{{See also|Behavioral theories of depression}}Cognitive behavioral therapy (CBT) currently has the most research evidence for the treatment of depression in children and adolescents, and CBT and interpersonal psychotherapy (IPT) are preferred therapies for adolescent depression.weblink" title="web.archive.org/web/20110726055131weblink">Childhood Depression. abct.org. Last updated: 30 July 2010 In people under 18, according to the National Institute for Health and Clinical Excellence, medication should be offered only in conjunction with a psychological therapy, such as CBT, interpersonal therapy, or family therapy.BOOK, NICE, NICE guidelines: Depression in children and adolescents, NICE, London, 2005, 5, 978-1-84629-074-9,weblink 16 August 2008, no,weblink" title="web.archive.org/web/20080924152314weblink">weblink 24 September 2008, National Institute for Health and Clinical Excellence, Cognitive behavioral therapy has also been shown to reduce the number of sick days taken by people with depression, when used in conjunction with primary care.The most-studied form of psychotherapy for depression is CBT, which teaches clients to challenge self-defeating, but enduring ways of thinking (cognitions) and change counter-productive behaviors. Research beginning in the mid-1990s suggested that CBT could perform as well as or better than antidepressants in patients with moderate to severe depression.JOURNAL, Dobson KS, A meta-analysis of the efficacy of cognitive therapy for depression, Journal of Consulting and Clinical Psychology, 57, 3, 414–19, June 1989, 2738214, 10.1037/0022-006X.57.3.414, BOOK, What Works for Whom? Second Edition: A Critical Review of Psychotherapy Research, Roth, Anthony, Fonagy, Peter, vanc, 2005, 1996, Guilford Press, 978-1-59385-272-6, 78, CBT may be effective in depressed adolescents,JOURNAL, Weersing VR, Walker PN, Review: cognitive behavioural therapy for adolescents with depression, Evidence-Based Mental Health, 11, 3, 76, August 2008, 18669678, 10.1136/ebmh.11.3.76, although its effects on severe episodes are not definitively known.JOURNAL, Harrington R, Whittaker J, Shoebridge P, Campbell F, Systematic review of efficacy of cognitive behaviour therapies in childhood and adolescent depressive disorder, BMJ, 316, 7144, 1559–63, May 1998, 9596592, 28555, 10.1136/bmj.316.7144.1559, Several variables predict success for cognitive behavioral therapy in adolescents: higher levels of rational thoughts, less hopelessness, fewer negative thoughts, and fewer cognitive distortions.JOURNAL, Becker SJ, Cognitive-Behavioral Therapy for Adolescent Depression: Processes of Cognitive Change, Psychiatric Times, 25, 14, 2008,weblink CBT is particularly beneficial in preventing relapse.JOURNAL, Almeida AM, Lotufo Neto F, [Cognitive-behavioral therapy in prevention of depression relapses and recurrences: a review], Revista Brasileira de Psiquiatria, 25, 4, 239–44, October 2003, 15328551, 10.1590/S1516-44462003000400011, JOURNAL, Paykel ES, Cognitive therapy in relapse prevention in depression, The International Journal of Neuropsychopharmacology, 10, 1, 131–36, February 2007, 16787553, 10.1017/S1461145706006912, Cognitive behavioral therapy and occupational programs (including modification of work activities and assistance) have been shown to be effective in reducing sick days taken by workers with depression.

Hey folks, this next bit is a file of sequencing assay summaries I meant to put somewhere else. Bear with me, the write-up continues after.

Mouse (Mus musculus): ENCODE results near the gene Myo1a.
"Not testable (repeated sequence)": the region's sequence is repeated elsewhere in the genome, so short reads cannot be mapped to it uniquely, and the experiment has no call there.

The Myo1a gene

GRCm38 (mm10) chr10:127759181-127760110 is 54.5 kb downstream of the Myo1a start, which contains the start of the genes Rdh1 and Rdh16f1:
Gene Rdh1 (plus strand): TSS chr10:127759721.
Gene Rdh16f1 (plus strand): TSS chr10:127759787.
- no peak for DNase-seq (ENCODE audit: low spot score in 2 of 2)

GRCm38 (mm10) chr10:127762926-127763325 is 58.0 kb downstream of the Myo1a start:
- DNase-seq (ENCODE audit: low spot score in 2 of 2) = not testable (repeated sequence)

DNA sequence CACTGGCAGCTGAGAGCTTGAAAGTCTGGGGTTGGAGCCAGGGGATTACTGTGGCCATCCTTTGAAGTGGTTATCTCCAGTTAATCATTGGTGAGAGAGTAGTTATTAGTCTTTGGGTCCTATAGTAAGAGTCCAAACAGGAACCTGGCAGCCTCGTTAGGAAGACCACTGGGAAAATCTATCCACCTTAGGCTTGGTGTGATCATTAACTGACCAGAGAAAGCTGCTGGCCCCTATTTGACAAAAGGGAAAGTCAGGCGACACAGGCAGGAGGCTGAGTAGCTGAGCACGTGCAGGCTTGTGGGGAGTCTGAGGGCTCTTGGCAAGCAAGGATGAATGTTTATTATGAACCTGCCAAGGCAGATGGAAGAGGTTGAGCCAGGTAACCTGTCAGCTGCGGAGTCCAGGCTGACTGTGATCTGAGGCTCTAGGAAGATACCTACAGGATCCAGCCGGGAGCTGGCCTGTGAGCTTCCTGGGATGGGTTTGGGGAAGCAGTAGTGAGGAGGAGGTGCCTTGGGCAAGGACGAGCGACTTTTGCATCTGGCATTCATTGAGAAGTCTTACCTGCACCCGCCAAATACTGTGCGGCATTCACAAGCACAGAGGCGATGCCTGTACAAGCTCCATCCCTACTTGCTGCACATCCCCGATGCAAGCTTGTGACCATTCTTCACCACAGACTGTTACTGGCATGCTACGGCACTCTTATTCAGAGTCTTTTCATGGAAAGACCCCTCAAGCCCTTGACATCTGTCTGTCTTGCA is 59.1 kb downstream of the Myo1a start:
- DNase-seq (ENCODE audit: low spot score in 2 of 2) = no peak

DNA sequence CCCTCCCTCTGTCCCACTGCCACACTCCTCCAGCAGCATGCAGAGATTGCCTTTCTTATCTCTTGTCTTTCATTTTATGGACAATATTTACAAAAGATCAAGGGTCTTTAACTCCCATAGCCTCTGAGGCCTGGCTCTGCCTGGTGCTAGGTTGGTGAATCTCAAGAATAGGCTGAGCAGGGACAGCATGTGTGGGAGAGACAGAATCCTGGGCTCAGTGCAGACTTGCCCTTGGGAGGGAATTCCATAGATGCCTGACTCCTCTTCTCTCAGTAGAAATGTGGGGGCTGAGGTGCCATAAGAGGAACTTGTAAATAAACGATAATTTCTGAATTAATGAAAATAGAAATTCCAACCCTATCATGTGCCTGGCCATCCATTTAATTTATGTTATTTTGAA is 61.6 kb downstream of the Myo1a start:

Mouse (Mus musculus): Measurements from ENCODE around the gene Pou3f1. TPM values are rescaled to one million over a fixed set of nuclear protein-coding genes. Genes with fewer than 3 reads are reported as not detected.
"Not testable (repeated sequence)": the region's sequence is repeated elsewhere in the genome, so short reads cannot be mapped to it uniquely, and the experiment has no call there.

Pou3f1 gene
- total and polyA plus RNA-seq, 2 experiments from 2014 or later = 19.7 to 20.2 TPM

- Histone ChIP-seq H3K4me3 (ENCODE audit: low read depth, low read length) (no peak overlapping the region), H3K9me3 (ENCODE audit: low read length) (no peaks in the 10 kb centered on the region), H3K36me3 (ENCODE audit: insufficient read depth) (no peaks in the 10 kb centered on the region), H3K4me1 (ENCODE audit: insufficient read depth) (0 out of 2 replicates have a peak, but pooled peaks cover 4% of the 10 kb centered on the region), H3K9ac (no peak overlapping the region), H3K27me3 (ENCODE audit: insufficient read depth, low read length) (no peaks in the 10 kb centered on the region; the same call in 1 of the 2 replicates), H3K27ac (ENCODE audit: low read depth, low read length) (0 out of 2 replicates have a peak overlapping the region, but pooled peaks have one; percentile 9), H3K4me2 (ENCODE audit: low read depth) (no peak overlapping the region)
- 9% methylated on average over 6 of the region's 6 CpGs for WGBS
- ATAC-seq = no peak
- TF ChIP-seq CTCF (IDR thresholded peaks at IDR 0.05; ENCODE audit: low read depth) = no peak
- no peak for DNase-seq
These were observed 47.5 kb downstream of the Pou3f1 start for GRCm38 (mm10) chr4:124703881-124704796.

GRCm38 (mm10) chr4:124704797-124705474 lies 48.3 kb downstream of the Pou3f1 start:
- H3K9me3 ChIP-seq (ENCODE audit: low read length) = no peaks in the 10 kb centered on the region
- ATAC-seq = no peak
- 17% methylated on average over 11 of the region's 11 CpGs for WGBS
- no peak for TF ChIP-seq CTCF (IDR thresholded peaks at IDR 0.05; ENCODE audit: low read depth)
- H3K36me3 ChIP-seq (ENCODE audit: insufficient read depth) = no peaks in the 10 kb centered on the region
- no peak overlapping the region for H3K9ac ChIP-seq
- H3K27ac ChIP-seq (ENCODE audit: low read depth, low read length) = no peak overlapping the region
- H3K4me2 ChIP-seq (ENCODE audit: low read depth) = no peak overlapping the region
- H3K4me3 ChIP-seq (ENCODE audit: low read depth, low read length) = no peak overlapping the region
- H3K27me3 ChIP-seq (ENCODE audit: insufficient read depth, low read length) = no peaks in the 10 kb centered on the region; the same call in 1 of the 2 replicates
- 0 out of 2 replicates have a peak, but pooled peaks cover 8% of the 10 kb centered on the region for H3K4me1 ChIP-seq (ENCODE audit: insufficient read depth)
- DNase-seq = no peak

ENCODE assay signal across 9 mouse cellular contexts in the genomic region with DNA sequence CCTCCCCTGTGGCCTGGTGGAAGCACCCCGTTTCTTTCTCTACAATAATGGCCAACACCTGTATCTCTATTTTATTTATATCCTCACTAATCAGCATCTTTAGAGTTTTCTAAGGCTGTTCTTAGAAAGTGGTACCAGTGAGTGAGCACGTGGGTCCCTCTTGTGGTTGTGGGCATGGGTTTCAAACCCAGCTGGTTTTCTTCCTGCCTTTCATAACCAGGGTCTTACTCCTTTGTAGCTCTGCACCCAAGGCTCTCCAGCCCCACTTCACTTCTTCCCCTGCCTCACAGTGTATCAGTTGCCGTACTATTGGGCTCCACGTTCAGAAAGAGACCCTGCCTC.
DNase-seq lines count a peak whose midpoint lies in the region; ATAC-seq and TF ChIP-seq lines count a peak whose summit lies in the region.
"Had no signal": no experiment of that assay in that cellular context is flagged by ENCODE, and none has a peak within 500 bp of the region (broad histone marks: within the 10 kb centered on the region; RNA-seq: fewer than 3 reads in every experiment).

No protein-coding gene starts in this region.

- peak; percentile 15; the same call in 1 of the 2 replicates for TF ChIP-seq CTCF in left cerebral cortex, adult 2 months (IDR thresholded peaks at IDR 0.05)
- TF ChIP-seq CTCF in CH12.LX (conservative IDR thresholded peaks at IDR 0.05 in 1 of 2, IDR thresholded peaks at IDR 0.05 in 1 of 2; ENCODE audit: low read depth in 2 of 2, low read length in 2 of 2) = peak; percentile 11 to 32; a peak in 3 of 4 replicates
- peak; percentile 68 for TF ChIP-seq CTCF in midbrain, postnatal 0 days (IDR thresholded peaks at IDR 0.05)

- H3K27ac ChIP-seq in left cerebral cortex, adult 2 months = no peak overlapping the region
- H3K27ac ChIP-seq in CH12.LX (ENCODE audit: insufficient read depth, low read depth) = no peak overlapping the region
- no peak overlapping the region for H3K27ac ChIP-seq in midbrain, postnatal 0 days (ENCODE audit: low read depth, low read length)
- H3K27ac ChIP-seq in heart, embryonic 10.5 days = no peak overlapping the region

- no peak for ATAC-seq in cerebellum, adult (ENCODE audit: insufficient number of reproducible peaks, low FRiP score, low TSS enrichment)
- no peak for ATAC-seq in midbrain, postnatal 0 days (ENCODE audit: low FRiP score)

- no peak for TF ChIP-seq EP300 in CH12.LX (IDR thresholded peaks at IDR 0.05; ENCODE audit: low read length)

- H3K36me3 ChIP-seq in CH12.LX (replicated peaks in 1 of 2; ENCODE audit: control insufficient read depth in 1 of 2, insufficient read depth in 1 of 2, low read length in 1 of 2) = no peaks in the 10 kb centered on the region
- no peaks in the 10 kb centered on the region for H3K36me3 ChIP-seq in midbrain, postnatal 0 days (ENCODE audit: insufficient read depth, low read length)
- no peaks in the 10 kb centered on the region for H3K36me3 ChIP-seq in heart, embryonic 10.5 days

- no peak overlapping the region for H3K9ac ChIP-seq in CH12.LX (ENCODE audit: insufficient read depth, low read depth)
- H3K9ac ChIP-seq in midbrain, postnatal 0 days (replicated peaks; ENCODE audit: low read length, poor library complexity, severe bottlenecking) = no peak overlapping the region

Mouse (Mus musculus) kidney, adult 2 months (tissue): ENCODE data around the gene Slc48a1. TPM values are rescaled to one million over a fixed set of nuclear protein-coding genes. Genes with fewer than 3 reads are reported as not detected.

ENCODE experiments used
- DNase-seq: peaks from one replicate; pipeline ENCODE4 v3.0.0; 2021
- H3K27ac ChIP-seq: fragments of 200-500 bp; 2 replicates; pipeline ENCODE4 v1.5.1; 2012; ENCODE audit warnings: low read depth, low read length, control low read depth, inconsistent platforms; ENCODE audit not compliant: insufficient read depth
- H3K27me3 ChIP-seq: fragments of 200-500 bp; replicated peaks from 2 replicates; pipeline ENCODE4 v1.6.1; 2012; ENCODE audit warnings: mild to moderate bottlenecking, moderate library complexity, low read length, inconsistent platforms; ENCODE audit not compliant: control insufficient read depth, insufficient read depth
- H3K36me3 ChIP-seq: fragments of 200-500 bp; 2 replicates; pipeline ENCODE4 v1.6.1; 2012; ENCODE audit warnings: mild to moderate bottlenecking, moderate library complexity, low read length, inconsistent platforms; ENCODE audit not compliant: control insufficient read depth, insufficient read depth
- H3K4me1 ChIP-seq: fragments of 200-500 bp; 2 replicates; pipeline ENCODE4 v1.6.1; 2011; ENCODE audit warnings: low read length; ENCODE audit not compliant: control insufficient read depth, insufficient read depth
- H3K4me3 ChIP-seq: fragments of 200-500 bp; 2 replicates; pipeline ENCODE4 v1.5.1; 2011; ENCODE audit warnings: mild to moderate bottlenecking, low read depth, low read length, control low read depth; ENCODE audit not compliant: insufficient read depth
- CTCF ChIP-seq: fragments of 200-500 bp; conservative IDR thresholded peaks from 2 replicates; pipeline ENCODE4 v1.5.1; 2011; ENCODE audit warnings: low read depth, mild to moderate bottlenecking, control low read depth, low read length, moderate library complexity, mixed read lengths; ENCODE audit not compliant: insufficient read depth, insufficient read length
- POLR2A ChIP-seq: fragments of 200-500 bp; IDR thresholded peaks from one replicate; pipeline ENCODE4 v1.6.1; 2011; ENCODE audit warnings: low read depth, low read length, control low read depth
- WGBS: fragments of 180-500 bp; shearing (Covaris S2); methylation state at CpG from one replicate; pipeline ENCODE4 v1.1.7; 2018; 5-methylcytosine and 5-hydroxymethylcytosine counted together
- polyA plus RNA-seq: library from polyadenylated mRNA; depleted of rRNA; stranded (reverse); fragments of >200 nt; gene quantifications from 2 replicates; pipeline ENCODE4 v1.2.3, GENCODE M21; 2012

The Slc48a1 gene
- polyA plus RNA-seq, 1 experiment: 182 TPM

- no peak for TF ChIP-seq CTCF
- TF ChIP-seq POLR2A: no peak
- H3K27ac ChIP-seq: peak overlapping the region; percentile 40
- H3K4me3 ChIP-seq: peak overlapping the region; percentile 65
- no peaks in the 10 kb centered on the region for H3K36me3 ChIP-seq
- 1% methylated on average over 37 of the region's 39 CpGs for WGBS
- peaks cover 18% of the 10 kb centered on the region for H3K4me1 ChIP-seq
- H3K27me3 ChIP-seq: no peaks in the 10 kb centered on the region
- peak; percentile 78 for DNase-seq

Variants